Sometimes the etymology of a word can be helpful. Lent is derived from an Old English word meaning springtime. In Latin, lente means slowly. Therefore, Lent points to the coming of spring, and it invites us to slow down our lives so as to be able to take stock of ourselves. While that captures some of the traditional meaning of Lent, the popular mindset generally has a different focus, looking at Lent mostly as a season within which we are asked to refrain from certain normal, healthy pleasures so as to better ready ourselves for the feast of Easter.
To further our understanding, perhaps the foremost image for this is the biblical idea of the desert. Jesus, we are told, inorder to prepare for his public ministry, went voluntarily into the desert for forty days and forty nights, during which time he took no food, and, as the Gospel of Mark tells us, was put to the test by Satan, was with the wild animals, and was looked after by the angels.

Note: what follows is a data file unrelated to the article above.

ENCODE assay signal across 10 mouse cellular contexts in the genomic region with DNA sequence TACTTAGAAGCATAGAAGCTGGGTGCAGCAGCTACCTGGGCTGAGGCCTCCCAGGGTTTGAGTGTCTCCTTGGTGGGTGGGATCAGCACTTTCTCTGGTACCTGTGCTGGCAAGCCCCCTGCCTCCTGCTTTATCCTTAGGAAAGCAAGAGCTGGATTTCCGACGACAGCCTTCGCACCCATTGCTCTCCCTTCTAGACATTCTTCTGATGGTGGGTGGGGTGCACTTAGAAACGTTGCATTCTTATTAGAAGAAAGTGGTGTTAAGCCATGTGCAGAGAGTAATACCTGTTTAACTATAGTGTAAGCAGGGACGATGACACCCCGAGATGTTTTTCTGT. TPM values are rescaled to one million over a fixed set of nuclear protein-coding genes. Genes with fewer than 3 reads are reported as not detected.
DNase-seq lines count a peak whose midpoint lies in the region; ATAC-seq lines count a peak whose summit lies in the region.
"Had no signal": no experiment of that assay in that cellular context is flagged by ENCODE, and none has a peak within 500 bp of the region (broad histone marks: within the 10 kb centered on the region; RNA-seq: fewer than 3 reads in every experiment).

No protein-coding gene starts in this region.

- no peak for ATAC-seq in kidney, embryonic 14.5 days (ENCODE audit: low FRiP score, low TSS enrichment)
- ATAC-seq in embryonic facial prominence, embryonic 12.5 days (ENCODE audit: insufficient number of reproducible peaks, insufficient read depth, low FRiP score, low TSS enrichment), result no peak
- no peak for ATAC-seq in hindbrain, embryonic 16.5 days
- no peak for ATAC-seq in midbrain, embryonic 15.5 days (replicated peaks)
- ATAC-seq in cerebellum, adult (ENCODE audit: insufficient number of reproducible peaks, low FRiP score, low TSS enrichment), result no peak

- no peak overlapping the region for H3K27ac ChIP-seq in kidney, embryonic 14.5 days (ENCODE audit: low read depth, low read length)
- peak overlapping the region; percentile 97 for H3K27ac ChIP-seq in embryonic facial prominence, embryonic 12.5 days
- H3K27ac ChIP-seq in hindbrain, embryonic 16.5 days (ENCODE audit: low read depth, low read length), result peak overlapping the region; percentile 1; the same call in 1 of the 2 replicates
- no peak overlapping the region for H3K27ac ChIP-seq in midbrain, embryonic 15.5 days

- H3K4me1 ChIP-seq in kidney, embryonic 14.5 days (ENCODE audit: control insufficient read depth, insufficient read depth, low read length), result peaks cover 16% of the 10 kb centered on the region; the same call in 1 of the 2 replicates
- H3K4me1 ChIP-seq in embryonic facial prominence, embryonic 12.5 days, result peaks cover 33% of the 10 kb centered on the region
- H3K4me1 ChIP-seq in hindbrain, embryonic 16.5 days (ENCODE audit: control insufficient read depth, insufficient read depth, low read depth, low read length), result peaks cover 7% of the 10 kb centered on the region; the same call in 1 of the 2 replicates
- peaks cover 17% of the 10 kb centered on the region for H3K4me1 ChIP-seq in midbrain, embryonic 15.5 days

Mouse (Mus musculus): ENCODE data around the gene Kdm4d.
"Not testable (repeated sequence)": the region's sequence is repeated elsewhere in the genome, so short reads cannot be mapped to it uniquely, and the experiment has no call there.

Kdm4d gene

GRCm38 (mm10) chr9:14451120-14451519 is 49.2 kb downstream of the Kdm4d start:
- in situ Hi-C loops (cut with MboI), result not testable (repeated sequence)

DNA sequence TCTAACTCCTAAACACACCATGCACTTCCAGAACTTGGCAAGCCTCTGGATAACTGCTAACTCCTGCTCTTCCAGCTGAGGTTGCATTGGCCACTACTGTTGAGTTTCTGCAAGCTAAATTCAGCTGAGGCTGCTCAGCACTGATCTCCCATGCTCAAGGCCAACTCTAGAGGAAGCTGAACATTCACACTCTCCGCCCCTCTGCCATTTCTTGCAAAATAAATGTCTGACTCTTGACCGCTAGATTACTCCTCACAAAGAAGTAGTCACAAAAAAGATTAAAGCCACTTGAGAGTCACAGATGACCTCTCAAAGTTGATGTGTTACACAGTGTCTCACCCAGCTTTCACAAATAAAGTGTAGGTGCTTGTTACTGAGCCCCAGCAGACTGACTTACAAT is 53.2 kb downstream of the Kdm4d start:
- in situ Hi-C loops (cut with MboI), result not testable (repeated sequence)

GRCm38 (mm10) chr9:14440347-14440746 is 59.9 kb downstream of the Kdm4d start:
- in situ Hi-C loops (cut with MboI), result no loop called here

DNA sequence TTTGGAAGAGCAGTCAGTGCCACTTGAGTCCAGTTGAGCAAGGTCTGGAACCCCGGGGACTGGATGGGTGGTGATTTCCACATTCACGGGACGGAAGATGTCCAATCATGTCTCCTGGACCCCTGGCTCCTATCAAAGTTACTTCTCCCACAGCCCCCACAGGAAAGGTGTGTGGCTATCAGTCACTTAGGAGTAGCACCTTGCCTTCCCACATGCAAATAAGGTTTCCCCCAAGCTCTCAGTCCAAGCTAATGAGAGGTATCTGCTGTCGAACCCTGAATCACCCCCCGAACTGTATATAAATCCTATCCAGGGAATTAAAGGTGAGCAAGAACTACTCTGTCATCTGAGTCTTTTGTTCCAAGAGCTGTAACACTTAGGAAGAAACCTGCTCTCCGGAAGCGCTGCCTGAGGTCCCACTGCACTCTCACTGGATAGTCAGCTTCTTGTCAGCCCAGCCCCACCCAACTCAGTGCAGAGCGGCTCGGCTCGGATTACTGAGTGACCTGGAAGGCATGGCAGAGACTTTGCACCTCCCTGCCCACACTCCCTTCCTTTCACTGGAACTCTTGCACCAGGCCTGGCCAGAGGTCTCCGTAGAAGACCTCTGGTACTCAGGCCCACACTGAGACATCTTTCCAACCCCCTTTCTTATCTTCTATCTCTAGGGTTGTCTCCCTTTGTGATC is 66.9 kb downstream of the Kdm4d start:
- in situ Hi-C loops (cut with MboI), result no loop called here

Clearly this text is not to be taken literally to mean that for forty days Jesus took no food, but that he deprived himself of all the normal supports that protected him from feeling, full-force, his vulnerability, dependence and need to surrender in deeper trust to God the Father. And in doing this, we are told, he found himself hungry and consequently vulnerable to temptations from the devil, but also, by that same token, he was more open to the Father.
Lent has for the most part been understood as a time to imitate this, to metaphorically spend forty days in the desert like Jesus, unprotected by normal nourishment so as to have to face “Satan” and the “wild animals” and see whether the angels will indeed come and look after us when we reach that point where we can no longer look after ourselves.
Excerpt by Ronald Rolheiser, OMI, From God For Us, Paraclete Press